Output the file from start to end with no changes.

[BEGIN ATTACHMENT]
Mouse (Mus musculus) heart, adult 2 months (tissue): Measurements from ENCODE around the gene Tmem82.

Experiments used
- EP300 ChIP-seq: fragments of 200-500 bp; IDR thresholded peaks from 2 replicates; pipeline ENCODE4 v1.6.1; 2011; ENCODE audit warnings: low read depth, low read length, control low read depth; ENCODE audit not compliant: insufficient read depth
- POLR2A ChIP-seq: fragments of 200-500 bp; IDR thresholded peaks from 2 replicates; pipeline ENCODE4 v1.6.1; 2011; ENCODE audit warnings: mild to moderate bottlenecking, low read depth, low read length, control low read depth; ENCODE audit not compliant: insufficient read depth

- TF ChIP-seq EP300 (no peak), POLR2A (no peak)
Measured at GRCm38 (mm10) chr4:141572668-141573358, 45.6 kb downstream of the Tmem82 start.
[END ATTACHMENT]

Mouse (Mus musculus) heart, adult 2 months (tissue): Measurements from ENCODE around the gene Tmem82.

Experiments used
- EP300 ChIP-seq: fragments of 200-500 bp; IDR thresholded peaks from 2 replicates; pipeline ENCODE4 v1.6.1; 2011; ENCODE audit warnings: low read depth, low read length, control low read depth; ENCODE audit not compliant: insufficient read depth
- POLR2A ChIP-seq: fragments of 200-500 bp; IDR thresholded peaks from 2 replicates; pipeline ENCODE4 v1.6.1; 2011; ENCODE audit warnings: mild to moderate bottlenecking, low read depth, low read length, control low read depth; ENCODE audit not compliant: insufficient read depth

- TF ChIP-seq EP300 (no peak), POLR2A (no peak)
Measured at GRCm38 (mm10) chr4:141572668-141573358, 45.6 kb downstream of the Tmem82 start.